For A Thai-Inspired Drink, Add Mango Sticky Rice

Many cuisines and culinary cultures not only have a list of famous food dishes but also a list of iconic cocktails to accompany them. We all know that Mexican food is synonymous with tequila, mezcal, and the many zesty cocktails derived from them. An Italian dinner may precipitate a negroni, and Japanese sushi isn't complete without a glass of whisky or a bottle of sake. However, Thai food doesn't have an obvious mixed drink pairing.

Luckily, creative cocktail innovators in Thailand's bustling, metropolitan capital city of Bangkok have come up with the perfect Thai-inspired cocktail using one of their most iconic desserts: mango sticky rice. While a sweet and tropical dessert consisting of glutinous rice cooked with sweetened coconut milk and topped with fresh mangos may sound hard to incorporate into a drink, mixologists deconstruct it into drinkable mixers. Mangos are already a popular drink and cocktail mix-in blended into lassis, margaritas, and daiquiris.

For a Thai-inspired cocktail that honors the sticky rice format, mangos remain a sweet topping, transformed into a mango-infused foam or mousse. Sticky rice soaked in coconut milk sits on the balance of solid and liquid, thus easily blended into a thick, velvety mixer for a spirit. Cocktail bars use housemade infusions and obscure ingredients to come up with high-brow mango sticky rice drinks, however, you can easily use mango sticky rice in a cocktail for your next Thai-inspired dinner or happy hour with simpler, more accessible ingredients and techniques.

Ideas for mango sticky rice cocktails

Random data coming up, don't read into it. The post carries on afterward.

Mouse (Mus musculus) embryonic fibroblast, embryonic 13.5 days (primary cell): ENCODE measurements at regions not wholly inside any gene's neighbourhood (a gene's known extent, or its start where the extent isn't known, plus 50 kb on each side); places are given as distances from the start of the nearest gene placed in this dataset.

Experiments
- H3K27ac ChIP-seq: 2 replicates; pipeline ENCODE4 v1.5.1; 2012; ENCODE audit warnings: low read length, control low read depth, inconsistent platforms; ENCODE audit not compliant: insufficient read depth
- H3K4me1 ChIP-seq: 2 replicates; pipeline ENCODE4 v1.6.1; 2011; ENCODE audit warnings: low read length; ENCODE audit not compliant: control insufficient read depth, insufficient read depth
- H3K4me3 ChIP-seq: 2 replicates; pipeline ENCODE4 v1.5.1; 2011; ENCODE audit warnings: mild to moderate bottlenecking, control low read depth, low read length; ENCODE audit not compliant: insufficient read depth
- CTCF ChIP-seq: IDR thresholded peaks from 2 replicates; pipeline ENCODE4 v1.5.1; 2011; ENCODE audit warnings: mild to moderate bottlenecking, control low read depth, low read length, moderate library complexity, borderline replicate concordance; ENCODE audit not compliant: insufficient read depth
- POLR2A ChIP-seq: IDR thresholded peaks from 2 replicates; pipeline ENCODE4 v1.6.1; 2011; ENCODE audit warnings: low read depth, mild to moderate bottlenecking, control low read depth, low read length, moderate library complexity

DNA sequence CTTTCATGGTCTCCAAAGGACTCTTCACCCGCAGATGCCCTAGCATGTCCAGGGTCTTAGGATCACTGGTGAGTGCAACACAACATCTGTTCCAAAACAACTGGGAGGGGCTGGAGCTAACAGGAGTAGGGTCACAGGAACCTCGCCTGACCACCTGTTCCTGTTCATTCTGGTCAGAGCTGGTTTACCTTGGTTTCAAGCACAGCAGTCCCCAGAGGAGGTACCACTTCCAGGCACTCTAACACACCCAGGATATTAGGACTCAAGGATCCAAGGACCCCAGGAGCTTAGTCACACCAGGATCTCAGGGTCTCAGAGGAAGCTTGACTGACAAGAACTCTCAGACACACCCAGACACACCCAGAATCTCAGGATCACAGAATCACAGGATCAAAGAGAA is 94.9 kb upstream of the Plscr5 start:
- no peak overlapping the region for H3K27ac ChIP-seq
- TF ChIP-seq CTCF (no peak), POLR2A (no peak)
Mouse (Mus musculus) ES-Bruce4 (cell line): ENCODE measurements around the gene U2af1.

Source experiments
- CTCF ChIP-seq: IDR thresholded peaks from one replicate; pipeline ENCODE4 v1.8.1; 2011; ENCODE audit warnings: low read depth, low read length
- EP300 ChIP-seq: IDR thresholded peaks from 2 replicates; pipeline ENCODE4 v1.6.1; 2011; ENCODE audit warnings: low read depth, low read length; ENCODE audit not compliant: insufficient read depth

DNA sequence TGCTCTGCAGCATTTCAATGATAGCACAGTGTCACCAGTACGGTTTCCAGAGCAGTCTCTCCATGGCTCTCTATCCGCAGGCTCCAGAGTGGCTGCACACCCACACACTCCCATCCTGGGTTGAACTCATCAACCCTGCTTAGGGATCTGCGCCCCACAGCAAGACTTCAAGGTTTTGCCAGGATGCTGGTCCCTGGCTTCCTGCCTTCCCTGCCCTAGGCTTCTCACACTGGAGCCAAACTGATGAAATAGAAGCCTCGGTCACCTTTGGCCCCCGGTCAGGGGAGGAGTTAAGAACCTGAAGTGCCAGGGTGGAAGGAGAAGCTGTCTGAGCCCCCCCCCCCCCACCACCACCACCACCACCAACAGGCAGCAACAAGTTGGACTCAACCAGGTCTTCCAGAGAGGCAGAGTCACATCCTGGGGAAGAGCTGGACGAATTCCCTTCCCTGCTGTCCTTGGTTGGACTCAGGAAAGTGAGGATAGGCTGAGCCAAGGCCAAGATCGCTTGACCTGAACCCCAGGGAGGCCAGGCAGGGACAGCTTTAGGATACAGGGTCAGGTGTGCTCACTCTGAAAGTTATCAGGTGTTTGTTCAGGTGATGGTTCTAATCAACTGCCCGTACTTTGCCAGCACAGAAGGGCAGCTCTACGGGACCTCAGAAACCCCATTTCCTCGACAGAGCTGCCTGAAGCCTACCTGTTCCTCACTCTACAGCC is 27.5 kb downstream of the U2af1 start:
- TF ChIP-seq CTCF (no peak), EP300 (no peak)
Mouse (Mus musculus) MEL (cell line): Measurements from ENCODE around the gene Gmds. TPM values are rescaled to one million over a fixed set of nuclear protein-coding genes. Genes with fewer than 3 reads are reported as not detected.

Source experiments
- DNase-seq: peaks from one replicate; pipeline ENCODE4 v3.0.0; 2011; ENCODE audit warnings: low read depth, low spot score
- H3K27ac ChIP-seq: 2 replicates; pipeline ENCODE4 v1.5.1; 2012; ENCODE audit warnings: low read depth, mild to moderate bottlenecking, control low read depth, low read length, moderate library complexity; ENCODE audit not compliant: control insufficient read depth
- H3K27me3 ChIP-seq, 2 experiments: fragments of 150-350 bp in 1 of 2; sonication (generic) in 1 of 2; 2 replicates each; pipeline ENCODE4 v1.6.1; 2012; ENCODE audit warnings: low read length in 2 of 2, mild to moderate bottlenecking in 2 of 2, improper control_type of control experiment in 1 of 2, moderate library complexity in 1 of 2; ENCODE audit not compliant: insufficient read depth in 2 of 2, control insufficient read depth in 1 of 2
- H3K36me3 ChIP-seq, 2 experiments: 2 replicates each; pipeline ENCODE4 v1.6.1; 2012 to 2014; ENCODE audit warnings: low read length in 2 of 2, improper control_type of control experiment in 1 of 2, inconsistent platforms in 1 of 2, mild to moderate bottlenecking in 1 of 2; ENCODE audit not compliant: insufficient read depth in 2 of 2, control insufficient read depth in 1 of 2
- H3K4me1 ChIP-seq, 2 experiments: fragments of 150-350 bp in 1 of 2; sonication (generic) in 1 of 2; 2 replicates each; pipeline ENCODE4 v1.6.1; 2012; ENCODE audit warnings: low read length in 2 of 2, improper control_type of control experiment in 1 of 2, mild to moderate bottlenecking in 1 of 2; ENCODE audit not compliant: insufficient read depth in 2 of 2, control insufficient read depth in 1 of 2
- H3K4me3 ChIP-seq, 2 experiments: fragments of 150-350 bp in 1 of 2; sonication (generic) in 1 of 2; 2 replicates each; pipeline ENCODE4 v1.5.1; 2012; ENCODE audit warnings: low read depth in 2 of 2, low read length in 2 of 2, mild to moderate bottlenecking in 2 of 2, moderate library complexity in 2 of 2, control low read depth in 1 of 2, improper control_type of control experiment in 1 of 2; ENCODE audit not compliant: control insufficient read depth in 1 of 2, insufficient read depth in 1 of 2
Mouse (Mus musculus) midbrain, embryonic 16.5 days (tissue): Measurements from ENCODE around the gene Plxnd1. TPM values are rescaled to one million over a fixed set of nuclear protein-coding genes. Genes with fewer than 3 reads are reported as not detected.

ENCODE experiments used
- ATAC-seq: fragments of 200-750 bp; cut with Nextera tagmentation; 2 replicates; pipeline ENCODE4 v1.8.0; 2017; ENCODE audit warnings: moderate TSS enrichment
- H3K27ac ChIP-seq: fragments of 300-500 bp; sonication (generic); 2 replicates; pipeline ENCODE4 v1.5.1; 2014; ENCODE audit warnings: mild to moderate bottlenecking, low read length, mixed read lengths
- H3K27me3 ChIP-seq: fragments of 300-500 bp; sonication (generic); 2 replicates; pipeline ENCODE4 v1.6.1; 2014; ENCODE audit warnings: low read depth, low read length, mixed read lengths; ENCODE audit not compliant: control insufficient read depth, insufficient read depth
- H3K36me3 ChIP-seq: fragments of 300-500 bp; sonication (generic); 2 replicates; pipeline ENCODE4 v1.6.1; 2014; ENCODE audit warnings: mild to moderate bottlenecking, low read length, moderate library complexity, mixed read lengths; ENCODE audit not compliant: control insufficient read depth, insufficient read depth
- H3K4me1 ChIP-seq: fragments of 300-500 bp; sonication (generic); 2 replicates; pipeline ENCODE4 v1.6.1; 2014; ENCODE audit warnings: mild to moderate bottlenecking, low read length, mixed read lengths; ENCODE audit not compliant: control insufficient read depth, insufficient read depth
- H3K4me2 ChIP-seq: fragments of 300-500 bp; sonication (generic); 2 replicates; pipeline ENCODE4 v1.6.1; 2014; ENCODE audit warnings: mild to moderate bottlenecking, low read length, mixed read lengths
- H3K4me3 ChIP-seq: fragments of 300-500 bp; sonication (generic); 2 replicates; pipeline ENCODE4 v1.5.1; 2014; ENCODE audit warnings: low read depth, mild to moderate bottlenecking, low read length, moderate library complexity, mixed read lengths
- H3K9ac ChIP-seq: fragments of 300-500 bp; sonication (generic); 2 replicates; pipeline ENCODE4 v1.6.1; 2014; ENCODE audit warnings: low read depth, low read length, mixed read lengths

If you're still trying to imagine what a cohesive mango sticky rice cocktail could look and taste like, consider its fruity ingredients. Mango and coconut are classic tropical mixers that many other tropical countries have used with their respective spirits. The most obvious tropical spirit to use in a mango sticky rice cocktail is rum. It will add a rich sugarcane finish to complement the nuttiness of the coconut sticky rice. You could throw a shot of dark rum and light rum into a shaker with a shot of coconut sticky rice blend and a squeeze of lime juice, topping the cocktail with mango-infused coconut cream.

Aged tequila and mezcal would also make tasty pairings for mango sticky rice cocktails, adding a smokiness and sharp alcoholic finish to cut through the sweet creaminess of blended sticky rice. You could make the cocktail extra boozy with a second spirit or liqueur. Using equal parts rum and vodka would add extra alcohol without hindering the flavor of rum. Another idea would be using a fruity or nutty liqueur like Cointreau or amaretto in addition to rum or tequila. Even an herbal liqueur like benedictine or bitters would help temper the sweetness of the dessert mixers. You could also add cold brew for a bitter, aromatic complement to the sweet coconut milk foundation.